Really? From what I understood from my (admittedly limited research) and from speaking to several gastroenterologists and dieticians, the biopsy is still the gold standard. The blood results can have false positives, as well negative results when in fact the patient has Coeliac disease. Also aren't there numerous other conditions that can cause the same markers in the blood as celiac disease? There are also certain blood test for celiac disease that aren't recommended becasue they give unreliable results if you have an IgA defficiancy.
Admittedly, if you get positive blood work and going gluten free helps, then chances are you have celiac disease, but saying "you do not need a biopsy for diagnostic purposes" is a bit of a dangerous statement isn't?
Any time you ask a GI doctor, they are going to respond that you need a biopsy for diagnosis. I think part of it is liability driven and the other part money. In some circumstances, a person might need to move on to a biopsy if their blood work was inconclusive and came back as a weak positive and then the biopsy can be used as a back up diagnosis, if you are lucky enough that they hit the right spot and find damage. I believe even a weak positive is indicative of Celiac but as you can see from reading this forum, some folks need more proof to convince them they have it and to stick to a strict gluten-free diet. I can understand that if they aren't that familiar with the disease or the diagnosis criteria. It is not always as clear cut as other diseases.
As far as I know, there are no other diseases that will elevate blood markers except the tTg. That can be elevated from other autoimmune diseases which are commonly seen with Celiac. However, the DGP and EMA will only be positive from Celiac Disease.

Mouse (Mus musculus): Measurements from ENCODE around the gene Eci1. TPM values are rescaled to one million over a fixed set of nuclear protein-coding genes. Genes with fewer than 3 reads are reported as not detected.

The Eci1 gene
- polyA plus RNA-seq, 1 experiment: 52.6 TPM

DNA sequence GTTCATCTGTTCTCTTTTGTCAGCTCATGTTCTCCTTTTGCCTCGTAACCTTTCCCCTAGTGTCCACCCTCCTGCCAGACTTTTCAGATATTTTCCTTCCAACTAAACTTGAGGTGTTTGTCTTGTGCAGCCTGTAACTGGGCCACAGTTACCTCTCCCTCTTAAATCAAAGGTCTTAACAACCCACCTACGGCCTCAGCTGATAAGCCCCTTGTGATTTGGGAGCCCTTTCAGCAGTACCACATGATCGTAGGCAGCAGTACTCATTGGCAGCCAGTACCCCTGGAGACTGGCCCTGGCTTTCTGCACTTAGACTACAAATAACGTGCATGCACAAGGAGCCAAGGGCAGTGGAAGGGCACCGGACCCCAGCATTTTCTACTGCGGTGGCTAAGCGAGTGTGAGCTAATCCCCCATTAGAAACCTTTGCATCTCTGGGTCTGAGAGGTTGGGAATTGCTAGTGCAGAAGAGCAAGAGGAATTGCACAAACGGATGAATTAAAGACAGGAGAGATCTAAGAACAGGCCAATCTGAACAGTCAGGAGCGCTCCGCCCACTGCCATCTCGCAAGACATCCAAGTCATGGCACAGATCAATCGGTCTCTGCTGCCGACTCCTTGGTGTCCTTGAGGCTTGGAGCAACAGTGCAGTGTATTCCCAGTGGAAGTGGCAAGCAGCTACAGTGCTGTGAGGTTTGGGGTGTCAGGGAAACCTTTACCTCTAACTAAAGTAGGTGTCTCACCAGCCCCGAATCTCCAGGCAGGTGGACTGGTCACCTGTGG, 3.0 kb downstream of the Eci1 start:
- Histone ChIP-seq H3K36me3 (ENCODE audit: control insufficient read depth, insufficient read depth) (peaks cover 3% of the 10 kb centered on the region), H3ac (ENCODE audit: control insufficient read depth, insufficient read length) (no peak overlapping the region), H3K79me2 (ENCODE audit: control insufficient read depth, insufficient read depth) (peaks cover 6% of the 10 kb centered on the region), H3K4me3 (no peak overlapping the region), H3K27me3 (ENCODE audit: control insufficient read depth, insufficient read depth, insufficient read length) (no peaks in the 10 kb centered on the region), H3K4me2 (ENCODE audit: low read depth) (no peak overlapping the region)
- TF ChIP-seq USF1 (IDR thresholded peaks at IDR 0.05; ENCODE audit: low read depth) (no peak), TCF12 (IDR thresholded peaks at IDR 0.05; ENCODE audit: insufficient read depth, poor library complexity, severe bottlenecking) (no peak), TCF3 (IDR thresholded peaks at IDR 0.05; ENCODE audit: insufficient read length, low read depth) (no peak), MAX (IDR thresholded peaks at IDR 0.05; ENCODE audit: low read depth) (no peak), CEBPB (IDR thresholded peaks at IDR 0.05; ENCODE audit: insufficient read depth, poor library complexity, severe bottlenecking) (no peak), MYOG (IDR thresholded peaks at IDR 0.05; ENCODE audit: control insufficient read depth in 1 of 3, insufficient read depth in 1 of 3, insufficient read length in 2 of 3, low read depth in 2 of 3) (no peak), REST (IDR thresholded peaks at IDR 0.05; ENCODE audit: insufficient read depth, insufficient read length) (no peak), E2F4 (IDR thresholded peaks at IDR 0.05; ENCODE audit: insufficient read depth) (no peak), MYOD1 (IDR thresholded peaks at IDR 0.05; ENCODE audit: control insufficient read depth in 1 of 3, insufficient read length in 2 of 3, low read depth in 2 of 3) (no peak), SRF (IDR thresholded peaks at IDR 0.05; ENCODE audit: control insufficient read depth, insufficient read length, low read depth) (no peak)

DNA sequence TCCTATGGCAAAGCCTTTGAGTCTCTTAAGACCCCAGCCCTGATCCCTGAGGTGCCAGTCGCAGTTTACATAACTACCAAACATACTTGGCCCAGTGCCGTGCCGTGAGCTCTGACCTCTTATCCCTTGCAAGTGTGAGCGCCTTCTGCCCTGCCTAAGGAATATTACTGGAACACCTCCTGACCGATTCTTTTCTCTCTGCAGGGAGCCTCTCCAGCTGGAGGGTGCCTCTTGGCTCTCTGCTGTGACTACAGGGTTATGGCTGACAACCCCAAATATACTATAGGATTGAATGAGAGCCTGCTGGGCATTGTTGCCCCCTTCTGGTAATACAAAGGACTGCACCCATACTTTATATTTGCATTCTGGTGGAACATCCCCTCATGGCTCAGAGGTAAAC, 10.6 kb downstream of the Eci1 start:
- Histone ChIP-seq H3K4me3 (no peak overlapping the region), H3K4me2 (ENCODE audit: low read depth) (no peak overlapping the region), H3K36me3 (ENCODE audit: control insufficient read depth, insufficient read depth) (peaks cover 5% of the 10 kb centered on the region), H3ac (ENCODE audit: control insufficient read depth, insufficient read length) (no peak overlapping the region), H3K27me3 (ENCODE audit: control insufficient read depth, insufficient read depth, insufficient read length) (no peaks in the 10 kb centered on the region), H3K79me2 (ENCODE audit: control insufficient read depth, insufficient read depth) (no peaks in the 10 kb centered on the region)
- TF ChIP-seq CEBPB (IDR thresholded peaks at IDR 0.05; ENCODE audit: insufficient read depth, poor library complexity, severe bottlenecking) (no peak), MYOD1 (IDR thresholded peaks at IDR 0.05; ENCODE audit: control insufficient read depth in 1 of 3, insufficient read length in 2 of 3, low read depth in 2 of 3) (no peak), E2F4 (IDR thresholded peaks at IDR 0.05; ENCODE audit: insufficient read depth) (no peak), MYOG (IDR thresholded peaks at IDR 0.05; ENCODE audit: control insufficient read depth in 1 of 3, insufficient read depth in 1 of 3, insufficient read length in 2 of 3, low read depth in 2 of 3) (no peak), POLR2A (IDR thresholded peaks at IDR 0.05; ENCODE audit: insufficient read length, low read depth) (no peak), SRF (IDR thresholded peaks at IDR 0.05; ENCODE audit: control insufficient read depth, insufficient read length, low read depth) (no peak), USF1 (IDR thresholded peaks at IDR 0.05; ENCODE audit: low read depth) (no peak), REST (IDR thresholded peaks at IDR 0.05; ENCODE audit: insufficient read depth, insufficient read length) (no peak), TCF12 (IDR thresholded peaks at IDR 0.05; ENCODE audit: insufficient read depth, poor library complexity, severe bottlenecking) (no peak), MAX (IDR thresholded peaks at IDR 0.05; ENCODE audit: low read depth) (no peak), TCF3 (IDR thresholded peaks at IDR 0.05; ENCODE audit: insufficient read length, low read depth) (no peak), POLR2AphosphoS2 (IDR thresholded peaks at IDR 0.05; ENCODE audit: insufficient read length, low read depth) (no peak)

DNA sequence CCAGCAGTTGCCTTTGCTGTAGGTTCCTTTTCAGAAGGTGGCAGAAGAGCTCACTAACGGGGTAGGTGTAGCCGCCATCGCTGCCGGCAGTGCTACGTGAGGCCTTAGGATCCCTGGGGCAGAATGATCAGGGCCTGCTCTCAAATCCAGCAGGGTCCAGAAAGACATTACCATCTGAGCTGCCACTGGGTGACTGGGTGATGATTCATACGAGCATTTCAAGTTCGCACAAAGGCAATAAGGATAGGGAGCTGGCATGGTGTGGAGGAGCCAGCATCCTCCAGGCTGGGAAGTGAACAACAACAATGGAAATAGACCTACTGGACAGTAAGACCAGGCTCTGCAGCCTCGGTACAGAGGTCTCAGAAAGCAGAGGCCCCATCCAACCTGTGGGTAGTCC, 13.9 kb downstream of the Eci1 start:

All of the IgA related testing in a Celiac panel will not be useful if a person has an IgA deficiency. They could have the IgG related tests done but may choose to have the biopsy if these are elevated because the EMA test is IgA based and that is usually the clincher in a blood panel for Celiac Disease.
Taking all this into account, I stand behind my sytatement that for many people, a biopsy is not required for diagnosis. Even Dr. Fasano, one of the leading researchers and Celiac physicians, has stated the same. Celiac testing is not a one size, fits all kind of thing. The bottom line for me is that if someone shows clear cut benefits from eating gluten free and regains their health, I stand behind them 100%. That is far better than having a negative biopsy and not going gluten free and becoming sicker and sicker.
I know relatives who had this happen and I am watching them suffer all because they believe a doctor unquestioningly.